BUSHNELL ON THE BOOKS: “Down to earth” and “Winterland”

DOWN TO EARTH by Betty Culley; Crown Books, 2021; 217 pages, $16.99


Capturing the interest in reading of middle school students is always a daunting task, especially with all the distractions that surround this age group today. Fortunately, Betty Culley has figured out how to appeal to young readers.

“Down to Earth” is Maine Culley’s mid-level author’s debut novel, an effort that has already earned deserved recognition as a Junior Literary Guild Gold Standard selection. And anyone reading this book will quickly understand why it has been so honored.

Culley combines science, suspense, folklore, and delightfully charming characters in a story that will engage and entertain young readers and adults alike. It’s fun and exciting from start to finish, starring 10-year-old Henry Bower as a smart, curious boy fascinated with space and math. On a cold February night in Maine, he sees a large meteorite crash into his family’s farm field.

Henry and his best friend James examine the meteorite, having many questions about the rock and its apparent magical powers. Within days, colored water gushed out of the impact hole, creating unexpected trouble for Henry, his family, and the town. Initially, everyone is excited about the meteorite, but then people get scared. Henry feels he is to blame and he asks a scientist from New York for help.

Henry and the elderly scientist quickly become friends, a gift of a strange “water rock” changes hands, and Henry discovers he has the power to “dowse” – find water using a divining stick as his family has done for generations. Friends and townspeople offer generous and genuine support to the Bower family, teaching Henry valuable lessons about truth, friendship, acceptance and community. And Henry’s questions about asteroids, meteorites, space rocks and “aquatic rocks” are well worth reading carefully. Then consider the possibilities they present.

WINTERLAND: CREATE A BEAUTIFUL GARDEN FOR EVERY SEASON by Cathy Rees; Princeton Architectural Press, 2021; 192 pages, $30


Many people think that winter is just a season to be endured. Most gardeners think of it as a rest period with little joy in gardening until spring. For Blue Hill landscaper Cathy Rees, winter gardening is an activity and pleasure that can be enjoyed indoors or outdoors just as much as spring and summer gardening, but different.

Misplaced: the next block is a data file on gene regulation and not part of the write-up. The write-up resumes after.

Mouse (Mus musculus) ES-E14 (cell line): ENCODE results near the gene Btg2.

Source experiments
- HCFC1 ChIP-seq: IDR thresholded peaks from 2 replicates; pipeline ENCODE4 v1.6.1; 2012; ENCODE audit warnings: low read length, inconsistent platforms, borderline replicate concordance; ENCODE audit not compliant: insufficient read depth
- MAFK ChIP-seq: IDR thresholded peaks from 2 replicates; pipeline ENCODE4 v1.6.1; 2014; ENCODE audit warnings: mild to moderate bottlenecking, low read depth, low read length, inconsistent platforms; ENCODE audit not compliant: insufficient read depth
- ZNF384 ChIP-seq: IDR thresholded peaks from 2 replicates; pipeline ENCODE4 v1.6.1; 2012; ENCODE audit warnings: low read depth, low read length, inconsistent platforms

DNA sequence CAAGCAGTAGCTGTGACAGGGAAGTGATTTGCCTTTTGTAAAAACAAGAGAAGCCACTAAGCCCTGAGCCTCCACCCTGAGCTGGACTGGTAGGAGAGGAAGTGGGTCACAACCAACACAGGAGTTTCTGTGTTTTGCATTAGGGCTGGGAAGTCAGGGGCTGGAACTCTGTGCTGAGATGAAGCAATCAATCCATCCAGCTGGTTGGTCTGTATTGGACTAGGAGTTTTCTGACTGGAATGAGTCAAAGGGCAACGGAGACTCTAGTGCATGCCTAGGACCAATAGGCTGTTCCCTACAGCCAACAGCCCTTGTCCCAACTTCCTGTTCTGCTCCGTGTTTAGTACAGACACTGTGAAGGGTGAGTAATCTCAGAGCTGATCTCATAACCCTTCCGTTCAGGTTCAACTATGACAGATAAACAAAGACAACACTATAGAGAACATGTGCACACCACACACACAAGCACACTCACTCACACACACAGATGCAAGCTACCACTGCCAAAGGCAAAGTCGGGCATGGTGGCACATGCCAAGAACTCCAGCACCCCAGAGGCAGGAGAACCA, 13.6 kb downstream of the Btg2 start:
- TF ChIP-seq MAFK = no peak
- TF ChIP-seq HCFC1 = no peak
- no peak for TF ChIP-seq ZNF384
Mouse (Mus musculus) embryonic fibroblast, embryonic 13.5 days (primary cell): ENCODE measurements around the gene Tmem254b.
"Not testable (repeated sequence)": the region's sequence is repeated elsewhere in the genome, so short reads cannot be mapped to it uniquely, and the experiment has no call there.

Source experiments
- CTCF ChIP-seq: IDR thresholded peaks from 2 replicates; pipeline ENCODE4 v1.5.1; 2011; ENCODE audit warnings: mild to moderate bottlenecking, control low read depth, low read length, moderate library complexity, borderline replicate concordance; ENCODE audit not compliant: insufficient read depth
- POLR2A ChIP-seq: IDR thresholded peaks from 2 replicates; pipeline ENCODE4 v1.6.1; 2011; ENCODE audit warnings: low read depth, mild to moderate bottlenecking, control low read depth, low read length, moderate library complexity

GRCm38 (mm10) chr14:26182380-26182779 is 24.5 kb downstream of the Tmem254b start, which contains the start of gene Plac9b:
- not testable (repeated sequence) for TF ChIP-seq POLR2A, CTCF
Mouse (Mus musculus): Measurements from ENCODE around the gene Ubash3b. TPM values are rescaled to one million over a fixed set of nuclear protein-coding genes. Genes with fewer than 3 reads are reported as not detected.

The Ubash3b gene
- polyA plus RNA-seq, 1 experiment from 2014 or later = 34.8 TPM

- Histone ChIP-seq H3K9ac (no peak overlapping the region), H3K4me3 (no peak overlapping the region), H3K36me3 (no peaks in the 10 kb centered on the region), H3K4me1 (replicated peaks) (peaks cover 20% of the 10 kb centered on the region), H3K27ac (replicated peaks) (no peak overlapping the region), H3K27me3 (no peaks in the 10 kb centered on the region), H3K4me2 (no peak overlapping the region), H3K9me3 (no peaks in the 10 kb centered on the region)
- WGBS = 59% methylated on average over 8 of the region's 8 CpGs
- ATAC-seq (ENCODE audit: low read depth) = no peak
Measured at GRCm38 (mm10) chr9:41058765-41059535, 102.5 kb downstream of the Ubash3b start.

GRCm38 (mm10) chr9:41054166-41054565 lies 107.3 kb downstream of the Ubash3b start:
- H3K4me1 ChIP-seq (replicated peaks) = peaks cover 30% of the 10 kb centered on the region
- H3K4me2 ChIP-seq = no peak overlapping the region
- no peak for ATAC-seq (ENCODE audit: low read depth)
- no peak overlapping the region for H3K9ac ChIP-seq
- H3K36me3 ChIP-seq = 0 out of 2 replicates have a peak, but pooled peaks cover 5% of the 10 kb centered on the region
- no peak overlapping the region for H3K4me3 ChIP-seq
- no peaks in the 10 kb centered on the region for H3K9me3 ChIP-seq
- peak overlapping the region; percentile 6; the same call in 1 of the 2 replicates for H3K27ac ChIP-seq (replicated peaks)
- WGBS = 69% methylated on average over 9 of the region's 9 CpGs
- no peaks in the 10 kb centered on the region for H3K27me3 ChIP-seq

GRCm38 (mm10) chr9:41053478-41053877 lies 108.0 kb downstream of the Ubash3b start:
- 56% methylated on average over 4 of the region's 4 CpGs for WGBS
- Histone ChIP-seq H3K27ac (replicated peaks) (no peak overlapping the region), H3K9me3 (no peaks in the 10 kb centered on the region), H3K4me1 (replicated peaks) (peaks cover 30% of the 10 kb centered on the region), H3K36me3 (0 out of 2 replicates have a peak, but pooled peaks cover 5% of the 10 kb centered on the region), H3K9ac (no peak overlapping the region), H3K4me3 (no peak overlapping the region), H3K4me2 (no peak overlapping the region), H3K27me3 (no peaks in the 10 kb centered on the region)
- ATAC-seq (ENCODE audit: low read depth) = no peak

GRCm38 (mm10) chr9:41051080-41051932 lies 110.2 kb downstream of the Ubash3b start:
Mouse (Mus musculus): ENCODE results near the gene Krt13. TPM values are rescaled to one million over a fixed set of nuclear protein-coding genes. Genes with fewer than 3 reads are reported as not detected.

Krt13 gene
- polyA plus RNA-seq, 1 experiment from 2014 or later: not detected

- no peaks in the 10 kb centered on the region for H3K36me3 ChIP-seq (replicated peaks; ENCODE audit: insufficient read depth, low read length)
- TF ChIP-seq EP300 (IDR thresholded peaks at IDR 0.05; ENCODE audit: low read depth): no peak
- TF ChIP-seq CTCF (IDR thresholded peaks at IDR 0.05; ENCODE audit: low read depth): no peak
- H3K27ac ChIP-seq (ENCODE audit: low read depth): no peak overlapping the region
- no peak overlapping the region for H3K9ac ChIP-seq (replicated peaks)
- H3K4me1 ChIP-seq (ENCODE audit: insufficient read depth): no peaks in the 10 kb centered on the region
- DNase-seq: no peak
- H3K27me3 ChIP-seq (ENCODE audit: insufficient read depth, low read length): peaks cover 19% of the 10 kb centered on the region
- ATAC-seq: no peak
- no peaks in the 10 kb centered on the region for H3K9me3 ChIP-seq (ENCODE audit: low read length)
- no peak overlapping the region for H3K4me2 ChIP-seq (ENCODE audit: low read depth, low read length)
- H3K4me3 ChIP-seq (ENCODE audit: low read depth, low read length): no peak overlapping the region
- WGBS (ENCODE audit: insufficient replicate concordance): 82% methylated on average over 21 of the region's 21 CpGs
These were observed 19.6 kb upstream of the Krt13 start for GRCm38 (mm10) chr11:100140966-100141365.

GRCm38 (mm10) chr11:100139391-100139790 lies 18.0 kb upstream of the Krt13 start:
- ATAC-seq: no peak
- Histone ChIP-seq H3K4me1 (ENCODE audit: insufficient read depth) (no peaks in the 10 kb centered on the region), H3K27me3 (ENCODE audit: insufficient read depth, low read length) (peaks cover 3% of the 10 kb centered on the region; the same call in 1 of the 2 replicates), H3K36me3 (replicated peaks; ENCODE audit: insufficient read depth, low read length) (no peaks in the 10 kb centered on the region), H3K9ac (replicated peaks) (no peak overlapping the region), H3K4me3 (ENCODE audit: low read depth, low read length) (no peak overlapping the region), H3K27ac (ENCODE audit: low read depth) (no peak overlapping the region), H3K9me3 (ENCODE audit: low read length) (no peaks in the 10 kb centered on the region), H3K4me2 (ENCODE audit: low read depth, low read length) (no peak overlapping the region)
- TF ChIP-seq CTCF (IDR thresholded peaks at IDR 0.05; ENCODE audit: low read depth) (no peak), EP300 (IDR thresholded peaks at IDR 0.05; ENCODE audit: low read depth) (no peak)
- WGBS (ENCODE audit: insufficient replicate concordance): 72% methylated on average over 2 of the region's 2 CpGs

‘Winterland’ is Rees’ debut book, a clever and original argument that a winter garden can be as visually, mentally and physically beautiful as any summer garden – all it takes is is imagination, planning and preparation. Rees is a native landscape expert and co-founder of the Native Gardens of Blue Hill. The book is beautifully illustrated with 200 color photos by Portland wildlife photographer Lisa Looke.

Rees thinks gardeners are missing out on a wonderful opportunity when they put their gardens “to bed” in the fall, forgetting how the beauty of winter can actually enhance the garden, providing visions usually overlooked or completely missed. Comedian Carl Reiner (1922-2020) once said, “A lot of people like snow. I find it to be an unnecessary freezing of the water. Rees sees the snow as a white blanket that provides a clean, stark backdrop to highlight the elements already there: trees, fences, walls, shrubs, sculptures, arbors, stone arrangements, and outbuildings.

The book is divided into five sections: Design (planning, can’t dig into the ground, so what to present and where); Contrast (shapes, colors, size, sunlight, shadow, light and dark); Beautify (add features such as wind turbines, lights, garden ornaments); Maintenance (mulching, pruning, “nothing like a garden without maintenance”); and Share (what you can see inside and out, create bird and insect sanctuaries).

Rees will awaken gardeners to all the possibilities of winter gardening, causing many to say, “Why didn’t I think of that?”

Bill Bushnell lives and writes in Harpswell.

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